On this trip, I wanted to study the narratives that are manifest within the walls of the church. When I set out to learn about the Nazrani traditions of Kerala, it wasn’t long before I realised that to study syncretism, I needed to study the church, its structure; that the very being of the church is my library.

I couldn’t enter my ‘library’ without the consent of the ‘librarian’ and I was yet to discover whether, here in Angamaly, that person was the vicar, the acolyte or a trustee of the church. I was told the vicar would take a while, that the trustees were absent and that the acolyte would meet me in a while. Today, my librarian is the acolyte.

Standing at the southern entrance of the church, I decided to busy myself studying its layout.

Kal Kurisu

Kal Kurisu

I walked to the western entrance to encounter the familiar sight of the “kalkurisu” (stone-cross) facing a portico, which looked a little out of place in front of the facade[2] surmounting the western entrance. Nothing remarkable there.

So I moved towards the northern entrance to find it locked but adjacent to the door is the tomb of the former Metropolitan MorKurillos Geevarghese (of Ambattu family).

As I stood, facing the tomb, my eyes caught the script of a strange language inscribed on the wall. It was Syriac, a language that shares a peculiar relationship with the Nazrani tradition.

Syriac Script mounted on the wall

Syriac script mounted on the wall

It is at once hailed as a part of their liturgy; as the historical language that carried their faith across the oceans, but alternately, and rather ironically,is also distanced as a symptom of something alien, as a distasteful metaphor, an unhappy reminder of the very source of the split between the Jacobites and the Orthodox factions.

Procedures for entry

When I walked back to the Southern gate, the acolyte greeted me with a skeptical expression. I explained my intentions: to document and eventually digitize the murals of the church, and his apparent concerns were allayed. However just before I stepped in through the door, he asked me ‘who’ I was. A seemingly redundant question, considering I had just explained myself, but I gave myself a few seconds to decipher his real question: was I from the Orthodox faction?[3]I smiled and assured him that I was from the Syro Malabar (Catholic) faction. He seemed satisfied and urged me on.

When you enter the St. Mary’s Jacobite Syrian Church from the southern gate, your eyes are met by the grand image of the Last Judgement.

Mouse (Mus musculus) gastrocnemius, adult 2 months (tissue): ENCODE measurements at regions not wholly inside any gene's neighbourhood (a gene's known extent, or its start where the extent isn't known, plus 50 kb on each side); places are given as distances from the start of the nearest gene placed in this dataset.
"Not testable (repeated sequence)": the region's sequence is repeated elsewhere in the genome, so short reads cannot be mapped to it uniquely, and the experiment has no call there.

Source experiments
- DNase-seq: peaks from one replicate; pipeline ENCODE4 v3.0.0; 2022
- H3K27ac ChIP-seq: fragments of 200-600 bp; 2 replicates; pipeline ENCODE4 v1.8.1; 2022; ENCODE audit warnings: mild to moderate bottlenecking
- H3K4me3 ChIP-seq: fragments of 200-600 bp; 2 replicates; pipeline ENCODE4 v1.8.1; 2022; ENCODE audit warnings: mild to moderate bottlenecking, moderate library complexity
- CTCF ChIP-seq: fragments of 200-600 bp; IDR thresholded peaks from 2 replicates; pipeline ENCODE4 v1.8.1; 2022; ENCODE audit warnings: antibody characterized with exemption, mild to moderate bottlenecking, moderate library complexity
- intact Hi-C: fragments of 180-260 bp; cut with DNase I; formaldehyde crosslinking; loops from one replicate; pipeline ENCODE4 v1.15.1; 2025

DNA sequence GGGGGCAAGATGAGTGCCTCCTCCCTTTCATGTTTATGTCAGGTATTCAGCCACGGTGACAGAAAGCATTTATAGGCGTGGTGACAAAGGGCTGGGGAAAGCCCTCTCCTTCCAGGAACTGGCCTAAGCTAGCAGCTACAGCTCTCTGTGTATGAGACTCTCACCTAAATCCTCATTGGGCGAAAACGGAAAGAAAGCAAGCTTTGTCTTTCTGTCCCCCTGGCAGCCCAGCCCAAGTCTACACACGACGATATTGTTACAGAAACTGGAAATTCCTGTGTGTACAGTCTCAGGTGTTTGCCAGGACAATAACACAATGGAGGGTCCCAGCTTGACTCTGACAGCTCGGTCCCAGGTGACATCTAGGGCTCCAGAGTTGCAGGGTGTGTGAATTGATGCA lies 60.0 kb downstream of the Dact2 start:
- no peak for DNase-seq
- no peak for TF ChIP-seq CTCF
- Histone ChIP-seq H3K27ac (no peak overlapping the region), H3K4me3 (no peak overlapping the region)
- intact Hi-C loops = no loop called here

Last Judgement above the Northern entrance

Last Judgement above the northern entrance

The five-tiered structure of the painting is peopled by the easily discernable figures of the Christ of the Second Coming, the Archangels, the Bishops and the last layer, closest to the bottom, of sinners.

The structure of the church is its very own narrative. The church is designed to complement the many legends of Christian mythography.

As is characteristic of the Nazrani churches, the floor of the church was divided into two halves, the northern side and the southern side by a red carpet no wider than 3 feet that stretched from the Madbaha (Sanctuary) in the East to the main entrance in the West. During the course of the liturgy (Qurbana), the laity is not allowed to step on this stretch of the church floor – as it is believed that the ancestors of the parish assemble on that stretch during the course of the Qurbana.

For instance, the practice of women standing on the southern side and the men on the northern side was devised keeping in mind the veil (Madbahaviri) that curtained the Madbaha. During the course of the Qurbana, the Madbaha is always unveiled from the left to the right, such that it was women who witnessed the sanctuary before the men– a seeming reiteration of the episode of Christ’s resurrection and his first appearance to women. It is an aspect of the Christian myth that is revisited on every occasion of the Qurbana.

However, what caught my attention is the “thookuvilakku” (hanging lamp) suspended on a brass chain from the ceiling and hanging 3 feet from the floor of the church. It disrupted the continuity of the church’s interior narrative. It was a non-synchronous presence, an aspect borrowed from the Hindus (Nairs), a valuable materialevidence of the syncretism that shaped the rituals of the Nazrani community. The Pazhaya Suriani Palli in Chengannur, the St. Thomas Orthodox Church, Karthikapally and the St. Mary’s Church in Thiruvithamcode, to quote a few, are visible manifestations of this aspect of the Nazrani imagination. They direct our attention to an alternate narrative of social formations in the Malabar region.


The thooku vilaku in the centre of the church

The thooku vilaku in the centre of the church

The narrative continues. With my back to the Last Judgement surmounting the northern entrance, just above the southern entrance is a fantastic mural depicting Hell. Unlike the distinctly tiered structure of the previous mural, this one epitomizes the chaos that is Hell.